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MSPs with industrial clients in their portfolios have a set of security issues that often differ from other verticals, and each vertical brings its own baggage.

With healthcare clients, for example, it’s PHI and HIPAA regulations.

With finance clients, there are large sums of money to safeguard along with banking regulations to follow.

With education clients, it’s student privacy and grades.

But with industrial clients, there are the “moving parts”: valves, pipelines, security cameras, conveyor belts, and automated releases of everything from toxic chemicals to cooking spray to consider.

“Imagine it is a game of Mousetrap in real life with intelligent IoT systems power it,” says Ian Merkley, an independent industrial consultant in Toronto.

Yet, it’s more than just an individual value that can be compromised; one industrial component that fails can have a domino effect that spreads to other businesses and industries. The risk of industrial attacks has only increased since the beginning of the conflict in Ukraine. The concern is so high that CISA recently issued an advisory warning of increased attacks and how to thwart cyberattacks on operational technology (IoT) and industrial control systems (ICS) assets.

“As with so many things, systems are interconnected, so that an attack on even a peripheral player to a critical infrastructure player can soon become a big deal,” Merkley warns.

The CISA bulletin issued on Sept 22 was unusually stark:

Because OT/ICS systems manage both physical and operational processes, cyber actors’ operations could result in physical consequences, including loss of life, property damage, and disruption of National Critical Functions.

CISA emphasizes that those in charge of security for OT and ICS assets need to assume they are being targeted now and act accordingly instead of waiting for a threat to arise. Even small, incremental changes in security can go a long way toward thwarting an attack.

“While it may be unrealistic for the administrators of many OT/ICS environments to make regular non-critical changes, owner/operators should consider periodically making manageable network changes. A little change can go a long way to disrupt previously obtained access by a malicious actor.”

Merkley notes much of it comes down to budget. “You can’t persuade some CEOs to allocate more money for security, and this is where MSPs that can show and explain to clients the value of spending more on preventative maintenance can result in a win for all,” he says.

CISA advises MSPs and other stakeholders to follow mitigation measures, some of which include:

Identify and secure remote access points

Owners/operators must maintain detailed knowledge of all installed systems, including which remote access points are—or could be—operating in the control system network. Creating a complete “connectivity inventory” is a critical step in securing access to the system.

“The connectivity inventory is step one,” explains Merkley. “An MSP needs a map of their client’s entire ecosystem to document each access point, similar to mapping a cave system or complex building; you need to know the entry points.”

Once those access points have been identified, CISA recommends establishing a firewall and a demilitarized zone (DMZ) between the control system and the vendor’s access points and devices while not allowing direct access into the system; use an intermediary service to share only necessary data when required.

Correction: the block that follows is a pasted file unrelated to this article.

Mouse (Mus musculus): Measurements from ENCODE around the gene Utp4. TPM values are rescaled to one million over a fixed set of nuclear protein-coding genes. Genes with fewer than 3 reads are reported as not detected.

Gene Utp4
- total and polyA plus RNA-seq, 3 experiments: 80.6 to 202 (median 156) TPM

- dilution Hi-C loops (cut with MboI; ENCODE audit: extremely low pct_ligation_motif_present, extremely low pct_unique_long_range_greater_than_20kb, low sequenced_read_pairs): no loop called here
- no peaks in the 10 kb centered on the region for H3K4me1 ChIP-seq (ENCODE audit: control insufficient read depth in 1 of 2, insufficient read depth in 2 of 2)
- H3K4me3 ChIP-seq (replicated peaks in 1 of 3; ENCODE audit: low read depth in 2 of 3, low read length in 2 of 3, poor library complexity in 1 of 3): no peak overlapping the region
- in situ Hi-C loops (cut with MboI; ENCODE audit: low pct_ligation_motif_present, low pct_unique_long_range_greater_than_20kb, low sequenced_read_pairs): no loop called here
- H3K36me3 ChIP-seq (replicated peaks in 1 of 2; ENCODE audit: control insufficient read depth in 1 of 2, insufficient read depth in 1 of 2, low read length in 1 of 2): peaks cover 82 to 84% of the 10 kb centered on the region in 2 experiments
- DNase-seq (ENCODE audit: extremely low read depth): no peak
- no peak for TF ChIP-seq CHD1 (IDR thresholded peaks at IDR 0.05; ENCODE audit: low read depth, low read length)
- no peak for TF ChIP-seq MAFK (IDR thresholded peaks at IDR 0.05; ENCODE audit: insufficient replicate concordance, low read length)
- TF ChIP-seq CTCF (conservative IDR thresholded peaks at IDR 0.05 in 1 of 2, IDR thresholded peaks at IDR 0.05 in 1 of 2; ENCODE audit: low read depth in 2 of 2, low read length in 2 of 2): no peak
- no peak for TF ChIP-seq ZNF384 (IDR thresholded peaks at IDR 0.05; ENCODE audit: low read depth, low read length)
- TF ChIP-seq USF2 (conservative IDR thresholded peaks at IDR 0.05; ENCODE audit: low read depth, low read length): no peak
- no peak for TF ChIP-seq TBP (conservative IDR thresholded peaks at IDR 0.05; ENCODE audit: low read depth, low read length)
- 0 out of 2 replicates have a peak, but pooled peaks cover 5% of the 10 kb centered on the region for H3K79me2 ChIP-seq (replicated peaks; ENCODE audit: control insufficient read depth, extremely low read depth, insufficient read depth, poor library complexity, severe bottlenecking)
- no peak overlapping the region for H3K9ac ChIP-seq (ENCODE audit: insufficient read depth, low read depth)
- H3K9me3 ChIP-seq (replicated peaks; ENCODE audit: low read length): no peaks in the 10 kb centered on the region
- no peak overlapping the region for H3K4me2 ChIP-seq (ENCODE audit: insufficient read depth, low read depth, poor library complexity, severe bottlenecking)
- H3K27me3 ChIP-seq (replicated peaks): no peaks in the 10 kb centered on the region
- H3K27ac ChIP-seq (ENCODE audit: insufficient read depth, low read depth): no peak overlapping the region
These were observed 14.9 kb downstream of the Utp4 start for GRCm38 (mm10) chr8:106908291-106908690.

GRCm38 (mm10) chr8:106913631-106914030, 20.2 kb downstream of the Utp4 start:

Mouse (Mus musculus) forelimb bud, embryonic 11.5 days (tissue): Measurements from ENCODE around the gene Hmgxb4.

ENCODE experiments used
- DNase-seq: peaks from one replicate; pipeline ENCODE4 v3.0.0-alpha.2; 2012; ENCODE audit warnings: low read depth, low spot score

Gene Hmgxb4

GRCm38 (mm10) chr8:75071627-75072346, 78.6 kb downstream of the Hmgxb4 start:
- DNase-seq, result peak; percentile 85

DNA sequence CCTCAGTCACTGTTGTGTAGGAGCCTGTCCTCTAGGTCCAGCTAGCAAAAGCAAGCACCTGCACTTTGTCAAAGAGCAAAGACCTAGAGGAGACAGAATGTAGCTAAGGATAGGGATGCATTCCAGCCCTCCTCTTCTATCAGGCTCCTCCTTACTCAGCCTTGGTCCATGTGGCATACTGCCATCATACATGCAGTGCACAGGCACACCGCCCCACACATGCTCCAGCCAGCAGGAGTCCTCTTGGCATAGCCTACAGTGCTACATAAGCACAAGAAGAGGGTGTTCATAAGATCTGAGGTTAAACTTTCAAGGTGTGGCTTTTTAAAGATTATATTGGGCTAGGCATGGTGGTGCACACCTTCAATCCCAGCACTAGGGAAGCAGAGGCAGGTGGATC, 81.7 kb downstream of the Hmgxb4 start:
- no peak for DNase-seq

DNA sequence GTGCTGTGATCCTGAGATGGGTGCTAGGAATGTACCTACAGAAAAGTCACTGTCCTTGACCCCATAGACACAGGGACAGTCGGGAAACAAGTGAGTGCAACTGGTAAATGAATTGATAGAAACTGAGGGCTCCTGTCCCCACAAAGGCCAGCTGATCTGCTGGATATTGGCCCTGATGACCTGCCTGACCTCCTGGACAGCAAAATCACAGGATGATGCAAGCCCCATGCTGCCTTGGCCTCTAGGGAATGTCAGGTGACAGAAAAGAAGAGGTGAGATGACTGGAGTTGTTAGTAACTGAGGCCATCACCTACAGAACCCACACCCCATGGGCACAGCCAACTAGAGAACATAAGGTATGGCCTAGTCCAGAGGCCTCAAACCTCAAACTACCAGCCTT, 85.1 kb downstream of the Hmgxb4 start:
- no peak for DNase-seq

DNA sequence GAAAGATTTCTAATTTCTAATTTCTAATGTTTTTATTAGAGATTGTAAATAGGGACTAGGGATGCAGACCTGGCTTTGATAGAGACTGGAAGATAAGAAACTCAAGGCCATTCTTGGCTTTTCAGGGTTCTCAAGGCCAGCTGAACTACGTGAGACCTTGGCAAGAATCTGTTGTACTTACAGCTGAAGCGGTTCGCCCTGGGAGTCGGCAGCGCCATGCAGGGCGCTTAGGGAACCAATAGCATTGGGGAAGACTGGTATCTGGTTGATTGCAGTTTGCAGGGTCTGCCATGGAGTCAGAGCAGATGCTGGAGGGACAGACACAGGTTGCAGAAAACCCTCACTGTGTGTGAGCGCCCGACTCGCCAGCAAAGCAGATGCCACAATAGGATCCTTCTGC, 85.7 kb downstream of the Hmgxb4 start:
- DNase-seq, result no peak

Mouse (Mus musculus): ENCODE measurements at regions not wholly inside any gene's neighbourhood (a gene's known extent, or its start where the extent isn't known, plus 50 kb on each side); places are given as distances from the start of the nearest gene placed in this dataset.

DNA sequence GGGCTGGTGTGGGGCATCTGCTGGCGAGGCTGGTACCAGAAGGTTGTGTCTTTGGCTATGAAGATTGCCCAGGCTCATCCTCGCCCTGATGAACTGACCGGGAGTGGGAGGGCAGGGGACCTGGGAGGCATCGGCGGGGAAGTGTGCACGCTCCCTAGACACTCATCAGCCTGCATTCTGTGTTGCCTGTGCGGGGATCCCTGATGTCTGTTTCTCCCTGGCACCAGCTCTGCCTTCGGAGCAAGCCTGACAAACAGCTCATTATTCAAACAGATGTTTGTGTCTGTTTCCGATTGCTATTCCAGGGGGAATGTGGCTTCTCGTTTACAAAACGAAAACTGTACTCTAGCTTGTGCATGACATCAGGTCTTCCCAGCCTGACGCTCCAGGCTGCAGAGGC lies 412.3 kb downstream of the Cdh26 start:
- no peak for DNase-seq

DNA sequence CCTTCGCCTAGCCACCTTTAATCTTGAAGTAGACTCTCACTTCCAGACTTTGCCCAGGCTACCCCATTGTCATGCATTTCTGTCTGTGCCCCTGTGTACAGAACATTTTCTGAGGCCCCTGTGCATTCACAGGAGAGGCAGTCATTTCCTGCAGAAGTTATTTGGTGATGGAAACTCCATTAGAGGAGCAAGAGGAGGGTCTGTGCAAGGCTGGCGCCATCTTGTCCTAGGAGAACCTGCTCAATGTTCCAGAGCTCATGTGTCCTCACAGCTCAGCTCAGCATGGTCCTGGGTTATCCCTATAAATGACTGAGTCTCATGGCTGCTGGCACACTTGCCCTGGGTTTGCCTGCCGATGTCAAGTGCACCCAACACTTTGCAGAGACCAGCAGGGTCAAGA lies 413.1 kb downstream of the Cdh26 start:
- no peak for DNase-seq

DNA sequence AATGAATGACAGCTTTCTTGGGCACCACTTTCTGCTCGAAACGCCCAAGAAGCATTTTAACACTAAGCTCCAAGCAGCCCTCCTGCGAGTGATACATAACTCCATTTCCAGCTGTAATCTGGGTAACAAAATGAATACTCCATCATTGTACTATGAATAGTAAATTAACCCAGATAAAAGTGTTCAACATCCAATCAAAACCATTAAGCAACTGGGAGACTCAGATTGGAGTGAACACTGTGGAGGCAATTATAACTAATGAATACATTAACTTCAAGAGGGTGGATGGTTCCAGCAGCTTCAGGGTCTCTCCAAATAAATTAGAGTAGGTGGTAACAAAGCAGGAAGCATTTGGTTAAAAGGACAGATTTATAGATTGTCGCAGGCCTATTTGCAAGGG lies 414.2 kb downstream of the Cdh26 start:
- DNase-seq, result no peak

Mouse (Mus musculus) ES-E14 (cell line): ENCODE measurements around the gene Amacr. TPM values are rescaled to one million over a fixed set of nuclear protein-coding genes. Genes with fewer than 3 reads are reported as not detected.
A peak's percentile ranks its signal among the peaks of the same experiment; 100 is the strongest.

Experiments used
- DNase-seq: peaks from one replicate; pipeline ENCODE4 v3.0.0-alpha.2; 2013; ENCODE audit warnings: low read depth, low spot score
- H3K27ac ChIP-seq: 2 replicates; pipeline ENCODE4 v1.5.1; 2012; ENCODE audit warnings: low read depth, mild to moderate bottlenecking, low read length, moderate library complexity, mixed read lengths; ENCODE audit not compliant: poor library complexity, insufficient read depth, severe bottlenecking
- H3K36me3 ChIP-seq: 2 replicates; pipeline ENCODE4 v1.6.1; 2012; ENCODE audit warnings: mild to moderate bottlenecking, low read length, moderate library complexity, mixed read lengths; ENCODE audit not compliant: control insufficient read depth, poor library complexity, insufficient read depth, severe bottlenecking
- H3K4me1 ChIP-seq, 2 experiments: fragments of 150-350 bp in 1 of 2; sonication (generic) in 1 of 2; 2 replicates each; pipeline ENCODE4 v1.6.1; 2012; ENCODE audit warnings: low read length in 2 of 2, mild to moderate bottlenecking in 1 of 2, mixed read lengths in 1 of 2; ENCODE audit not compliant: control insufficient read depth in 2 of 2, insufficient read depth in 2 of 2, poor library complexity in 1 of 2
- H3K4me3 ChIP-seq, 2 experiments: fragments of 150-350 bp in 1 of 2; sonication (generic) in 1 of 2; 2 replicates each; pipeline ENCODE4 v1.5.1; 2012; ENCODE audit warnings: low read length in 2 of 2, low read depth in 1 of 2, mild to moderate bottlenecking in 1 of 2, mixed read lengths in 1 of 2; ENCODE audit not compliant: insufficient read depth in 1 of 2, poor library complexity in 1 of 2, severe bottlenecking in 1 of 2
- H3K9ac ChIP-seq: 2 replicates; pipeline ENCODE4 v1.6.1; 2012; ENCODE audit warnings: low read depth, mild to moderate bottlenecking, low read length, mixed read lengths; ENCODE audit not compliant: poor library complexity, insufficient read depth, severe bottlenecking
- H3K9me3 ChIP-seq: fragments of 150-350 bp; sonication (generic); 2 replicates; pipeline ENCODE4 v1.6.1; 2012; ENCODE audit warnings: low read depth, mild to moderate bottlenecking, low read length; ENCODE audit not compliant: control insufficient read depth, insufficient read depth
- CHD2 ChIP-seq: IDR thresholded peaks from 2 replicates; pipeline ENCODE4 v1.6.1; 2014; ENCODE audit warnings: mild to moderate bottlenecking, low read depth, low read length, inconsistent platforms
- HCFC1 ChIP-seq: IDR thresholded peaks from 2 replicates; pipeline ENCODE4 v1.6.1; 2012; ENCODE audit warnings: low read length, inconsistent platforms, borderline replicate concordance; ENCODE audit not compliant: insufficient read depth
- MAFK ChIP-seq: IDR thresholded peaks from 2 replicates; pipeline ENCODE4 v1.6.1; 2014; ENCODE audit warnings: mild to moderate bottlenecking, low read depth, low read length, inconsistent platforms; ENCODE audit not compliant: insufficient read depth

“This step acts as a door with a lock, it may not be foolproof, but it is far, far better than nothing.”

Restrict tools and scripts

Some IT departments start removing tools and scripts left and right in panic. “But the tools and scripts are there for a reason, and there are legitimate uses, and I don’t recommend just getting rid of them,” Merkley advises.

CISA’s bulletin agrees with Merkley’s assessment, recommending that instead of getting rid of them altogether, the MSPs should “carefully apply for access and use limitations to particularly vulnerable processes and components to limit the threat.”

Conduct regular security audits

According to Merkley, many companies become overconfident in a brand’s name because they don’t have basic vendor vetting.

“Just because a brand has a great reputation doesn’t mean you shouldn’t scrutinize it to ensure best practices are followed.” Merkley says, adding “That should be step one of a security audit.”

CISA also advises reviewing software patching procedures, confirming storage of cold copies, and verifying the removal of all non-critical software services and tools. Also, activity logs should be regularly scrutinized too.

“Sometimes – in fact, often – a security threat is hiding in plain sight, and if a security log had just been monitored more closely, a threat could have been caught,” says Merkley.

And when it comes to industrial clients, the result of not doing so could be disastrous.

Photo: Pitchayaarch Photography / Shutterstock

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Kevin Williams

Posted by Kevin Williams

Kevin Williams is a journalist based in Ohio. Williams has written for a variety of publications including the Washington Post, New York Times, USA Today, Wall Street Journal, National Geographic and others. He first wrote about the online world in its nascent stages for the now defunct “Online Access” Magazine in the mid-90s.

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